How To Stay In Shape While Recovering From A Concussion

Concussions and post-concussion syndrome (PCS) are the most common head injuries in children and adults and can be mild or severe, with symptoms ranging from blurred vision to long-term cognitive impairment. Treatment of concussions and PCS can be complex. It’s essential to follow your doctor’s instructions accordingly to avoid doing more harm during the recovery process.

When you’re forced to take time off from your regular workout routine, it can be challenging to know how to keep yourself physically and mentally fit while recovering. This article will explore several steps you can take to stay in shape while recovering from a concussion:

1. Get Enough Sleep

Sleep is when your body recovers, recharges and prepares for another day. Getting at least seven hours of sleep each night is a great way to start your recovery. Try to wake up at almost the same time every morning; it will help keep your circadian rhythm in check as you’re getting accustomed to sleeping again.

2. Eat Healthily

Choosing the best and healthy foods for your brain when you’re recovering from a concussion is essential. Eat lots of fruits and vegetables, as they’re chock-full of nutrients that aid in recovery. It’s best to stick with whole food and get rid of any added sugars, preservatives, or high-fat snacks. These will only increase inflammation and make your recovery more complex.

If you suffer from frequent headaches or fatigue, consider taking a multivitamin containing vitamin B12 and iron.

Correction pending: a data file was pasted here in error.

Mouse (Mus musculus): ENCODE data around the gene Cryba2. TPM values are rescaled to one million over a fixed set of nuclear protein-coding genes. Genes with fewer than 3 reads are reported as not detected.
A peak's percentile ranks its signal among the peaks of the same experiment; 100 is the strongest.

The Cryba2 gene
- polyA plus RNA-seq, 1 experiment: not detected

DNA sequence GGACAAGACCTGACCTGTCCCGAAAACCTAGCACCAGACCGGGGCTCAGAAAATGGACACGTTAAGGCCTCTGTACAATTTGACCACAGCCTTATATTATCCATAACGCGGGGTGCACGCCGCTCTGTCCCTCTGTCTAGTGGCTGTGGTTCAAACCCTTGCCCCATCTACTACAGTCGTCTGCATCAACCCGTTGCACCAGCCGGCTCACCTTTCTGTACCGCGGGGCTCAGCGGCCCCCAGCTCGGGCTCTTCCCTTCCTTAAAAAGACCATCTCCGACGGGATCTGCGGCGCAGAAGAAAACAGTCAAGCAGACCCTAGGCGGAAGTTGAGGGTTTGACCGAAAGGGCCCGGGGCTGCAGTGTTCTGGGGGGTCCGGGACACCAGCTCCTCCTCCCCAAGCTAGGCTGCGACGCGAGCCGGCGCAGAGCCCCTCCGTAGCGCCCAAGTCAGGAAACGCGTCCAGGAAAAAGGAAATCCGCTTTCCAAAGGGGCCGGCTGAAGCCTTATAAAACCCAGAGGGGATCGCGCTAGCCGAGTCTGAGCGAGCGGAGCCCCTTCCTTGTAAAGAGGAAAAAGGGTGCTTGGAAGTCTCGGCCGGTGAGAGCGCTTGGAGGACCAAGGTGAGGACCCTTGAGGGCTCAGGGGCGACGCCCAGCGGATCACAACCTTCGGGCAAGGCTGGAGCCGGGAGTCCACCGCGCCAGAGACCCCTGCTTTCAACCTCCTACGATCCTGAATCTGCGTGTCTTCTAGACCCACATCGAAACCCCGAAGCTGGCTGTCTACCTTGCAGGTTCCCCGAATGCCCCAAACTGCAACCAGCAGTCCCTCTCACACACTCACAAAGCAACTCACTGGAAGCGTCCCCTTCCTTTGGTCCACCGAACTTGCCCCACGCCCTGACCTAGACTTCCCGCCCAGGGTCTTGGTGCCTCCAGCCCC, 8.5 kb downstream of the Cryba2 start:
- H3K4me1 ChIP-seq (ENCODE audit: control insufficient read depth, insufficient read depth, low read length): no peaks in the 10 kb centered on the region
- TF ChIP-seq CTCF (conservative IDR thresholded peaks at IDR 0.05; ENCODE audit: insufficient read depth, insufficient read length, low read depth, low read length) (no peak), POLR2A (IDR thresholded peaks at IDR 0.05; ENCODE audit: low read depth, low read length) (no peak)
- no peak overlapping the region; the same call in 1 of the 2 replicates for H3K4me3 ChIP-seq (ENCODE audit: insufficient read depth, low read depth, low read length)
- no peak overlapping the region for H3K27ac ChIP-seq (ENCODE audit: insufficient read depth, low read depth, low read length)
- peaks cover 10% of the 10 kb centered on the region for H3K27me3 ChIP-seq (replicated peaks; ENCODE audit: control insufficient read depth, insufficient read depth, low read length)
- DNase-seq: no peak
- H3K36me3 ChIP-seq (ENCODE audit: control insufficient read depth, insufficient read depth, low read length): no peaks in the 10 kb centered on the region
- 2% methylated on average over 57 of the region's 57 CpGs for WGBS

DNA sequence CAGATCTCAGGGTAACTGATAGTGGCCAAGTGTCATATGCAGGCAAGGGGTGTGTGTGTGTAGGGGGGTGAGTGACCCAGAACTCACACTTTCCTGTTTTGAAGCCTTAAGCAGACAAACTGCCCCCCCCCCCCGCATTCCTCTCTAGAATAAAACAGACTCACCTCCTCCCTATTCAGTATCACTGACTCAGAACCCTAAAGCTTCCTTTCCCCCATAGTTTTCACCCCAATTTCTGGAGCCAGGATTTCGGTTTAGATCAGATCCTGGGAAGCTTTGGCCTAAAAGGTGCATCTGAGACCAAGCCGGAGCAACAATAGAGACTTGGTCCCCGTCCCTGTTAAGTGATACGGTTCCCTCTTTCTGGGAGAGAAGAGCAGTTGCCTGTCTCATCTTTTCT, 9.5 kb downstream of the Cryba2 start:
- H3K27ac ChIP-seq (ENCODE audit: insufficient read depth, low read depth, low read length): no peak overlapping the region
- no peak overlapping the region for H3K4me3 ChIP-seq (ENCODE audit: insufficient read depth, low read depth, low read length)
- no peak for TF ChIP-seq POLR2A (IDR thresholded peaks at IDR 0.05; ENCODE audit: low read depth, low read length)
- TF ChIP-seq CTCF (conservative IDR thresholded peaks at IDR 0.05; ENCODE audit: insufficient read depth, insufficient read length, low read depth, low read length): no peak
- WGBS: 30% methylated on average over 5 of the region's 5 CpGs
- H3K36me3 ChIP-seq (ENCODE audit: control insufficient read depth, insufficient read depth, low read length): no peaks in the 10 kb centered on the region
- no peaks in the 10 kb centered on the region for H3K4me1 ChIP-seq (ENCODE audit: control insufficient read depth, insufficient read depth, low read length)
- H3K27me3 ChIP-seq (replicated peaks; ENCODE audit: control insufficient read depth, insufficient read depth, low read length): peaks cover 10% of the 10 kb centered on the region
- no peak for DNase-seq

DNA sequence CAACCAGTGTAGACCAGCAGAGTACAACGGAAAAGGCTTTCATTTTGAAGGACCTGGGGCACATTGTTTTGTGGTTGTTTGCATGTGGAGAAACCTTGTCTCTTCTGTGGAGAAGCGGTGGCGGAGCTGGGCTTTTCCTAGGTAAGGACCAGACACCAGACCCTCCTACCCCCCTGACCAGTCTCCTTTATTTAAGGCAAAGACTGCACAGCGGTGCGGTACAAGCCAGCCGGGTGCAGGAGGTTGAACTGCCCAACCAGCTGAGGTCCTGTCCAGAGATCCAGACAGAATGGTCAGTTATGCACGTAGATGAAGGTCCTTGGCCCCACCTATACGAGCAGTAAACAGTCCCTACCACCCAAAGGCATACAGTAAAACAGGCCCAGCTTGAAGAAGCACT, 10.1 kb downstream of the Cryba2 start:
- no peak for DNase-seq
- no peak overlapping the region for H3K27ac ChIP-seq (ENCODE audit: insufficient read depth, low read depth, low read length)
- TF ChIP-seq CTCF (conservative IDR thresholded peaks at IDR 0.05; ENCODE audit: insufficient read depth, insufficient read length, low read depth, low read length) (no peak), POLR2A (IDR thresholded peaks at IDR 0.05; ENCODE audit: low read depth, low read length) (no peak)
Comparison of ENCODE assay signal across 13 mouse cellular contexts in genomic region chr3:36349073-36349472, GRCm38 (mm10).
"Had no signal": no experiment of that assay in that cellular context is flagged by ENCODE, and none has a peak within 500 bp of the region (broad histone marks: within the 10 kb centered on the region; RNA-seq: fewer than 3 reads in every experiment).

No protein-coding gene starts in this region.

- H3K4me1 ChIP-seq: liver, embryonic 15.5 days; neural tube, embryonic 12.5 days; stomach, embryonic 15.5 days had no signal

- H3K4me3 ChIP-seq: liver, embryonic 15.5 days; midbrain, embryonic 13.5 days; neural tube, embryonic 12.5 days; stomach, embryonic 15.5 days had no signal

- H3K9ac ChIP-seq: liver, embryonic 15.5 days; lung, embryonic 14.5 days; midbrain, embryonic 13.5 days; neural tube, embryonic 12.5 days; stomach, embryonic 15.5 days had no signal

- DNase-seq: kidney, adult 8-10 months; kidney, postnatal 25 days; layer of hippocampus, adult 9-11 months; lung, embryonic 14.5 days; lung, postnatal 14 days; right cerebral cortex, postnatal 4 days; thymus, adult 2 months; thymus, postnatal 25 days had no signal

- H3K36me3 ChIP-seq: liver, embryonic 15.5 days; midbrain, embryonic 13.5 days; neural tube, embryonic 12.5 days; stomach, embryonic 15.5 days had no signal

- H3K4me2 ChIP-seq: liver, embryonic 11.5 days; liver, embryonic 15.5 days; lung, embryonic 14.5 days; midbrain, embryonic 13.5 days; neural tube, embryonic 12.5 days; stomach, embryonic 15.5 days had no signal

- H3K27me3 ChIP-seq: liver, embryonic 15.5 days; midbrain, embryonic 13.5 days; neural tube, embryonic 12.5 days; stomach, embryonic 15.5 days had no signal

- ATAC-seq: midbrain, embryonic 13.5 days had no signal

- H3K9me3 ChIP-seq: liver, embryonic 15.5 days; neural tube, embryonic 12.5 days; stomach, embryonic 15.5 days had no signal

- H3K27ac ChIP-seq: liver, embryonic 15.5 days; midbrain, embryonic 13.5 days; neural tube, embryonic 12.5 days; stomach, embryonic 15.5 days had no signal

3. Exercise

As you recover, make sure to stay active. Exercise is beneficial in many ways and helps boost your immune system, brain function, and overall health. However, it is best to avoid aerobic activities that can further harm the bodies as they begin to heal. Instead of running or lifting weights at your local gym, focus on a light exercise like yoga or meditation that doesn’t rely on quick movement.

4. Avoid Having Screen Time Near Bedtime

Screens are notorious for disrupting our sleep. Research suggests that blue light interferes with melatonin production, which means any bright screens you’re looking at right before bed could lead to sleep disturbances. Our bodies release melatonin in response to darkness, which helps us fall asleep faster and stay asleep longer.

You delay melatonin release by exposing yourself to light later in the evening, whether it’s your phone or TV. Avoid electronics an hour or two before going to bed and when you wake up as well.

5. Join Support Groups

When it comes to managing your recovery, it’s always good to have some guidance. Join support groups in your area and talk with people who are going through similar experiences. Since everyone’s brain injury is different, you’ll learn that what worked for others may not work for you, but it never hurts to ask for advice.

You can share experiences and tips to stay fit and healthy on the road to make your recovery easier. Find support groups by joining online communities or searching for local organizations.

Endnote

If you’ve suffered a concussion, it’s essential to take it easy and follow your doctor’s orders to recover quickly and thoroughly. However, it’s also important not to let your newfound downtime go to waste. Using this time to stay active, fit, and social will help you recover more quickly, keeping your physical and mental health in check until you’re ready to work at full speed again.